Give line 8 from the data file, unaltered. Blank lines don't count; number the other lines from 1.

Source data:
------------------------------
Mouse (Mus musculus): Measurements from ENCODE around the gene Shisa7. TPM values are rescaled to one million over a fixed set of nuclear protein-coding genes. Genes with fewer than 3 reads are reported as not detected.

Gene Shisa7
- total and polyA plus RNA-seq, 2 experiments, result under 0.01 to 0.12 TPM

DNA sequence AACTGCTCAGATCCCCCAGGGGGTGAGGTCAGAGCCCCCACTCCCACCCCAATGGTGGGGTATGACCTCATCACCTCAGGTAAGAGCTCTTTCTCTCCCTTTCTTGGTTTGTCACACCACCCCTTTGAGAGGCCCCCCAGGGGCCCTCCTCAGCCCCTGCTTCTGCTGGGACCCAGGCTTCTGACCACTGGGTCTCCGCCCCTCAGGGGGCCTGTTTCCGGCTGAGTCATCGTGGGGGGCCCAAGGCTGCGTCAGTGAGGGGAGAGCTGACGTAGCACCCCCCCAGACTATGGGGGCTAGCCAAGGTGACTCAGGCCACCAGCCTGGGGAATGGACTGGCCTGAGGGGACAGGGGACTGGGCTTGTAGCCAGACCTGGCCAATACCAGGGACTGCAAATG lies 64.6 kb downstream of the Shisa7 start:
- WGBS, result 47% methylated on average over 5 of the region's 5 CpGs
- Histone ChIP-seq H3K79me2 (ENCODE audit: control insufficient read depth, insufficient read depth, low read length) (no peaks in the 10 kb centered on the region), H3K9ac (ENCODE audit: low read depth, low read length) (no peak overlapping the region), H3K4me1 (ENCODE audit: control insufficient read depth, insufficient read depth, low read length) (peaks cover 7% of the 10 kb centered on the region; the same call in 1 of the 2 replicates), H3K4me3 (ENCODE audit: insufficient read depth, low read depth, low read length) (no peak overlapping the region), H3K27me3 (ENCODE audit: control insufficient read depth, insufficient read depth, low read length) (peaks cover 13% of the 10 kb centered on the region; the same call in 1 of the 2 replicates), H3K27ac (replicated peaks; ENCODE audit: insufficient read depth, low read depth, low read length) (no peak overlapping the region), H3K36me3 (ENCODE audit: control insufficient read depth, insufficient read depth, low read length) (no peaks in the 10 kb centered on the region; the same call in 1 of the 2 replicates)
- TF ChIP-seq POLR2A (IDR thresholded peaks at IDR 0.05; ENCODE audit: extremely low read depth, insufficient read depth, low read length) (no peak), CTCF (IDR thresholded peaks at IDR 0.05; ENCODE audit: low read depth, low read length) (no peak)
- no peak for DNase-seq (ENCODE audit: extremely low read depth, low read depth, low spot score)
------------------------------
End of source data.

- no peak for DNase-seq (ENCODE audit: extremely low read depth, low read depth, low spot score)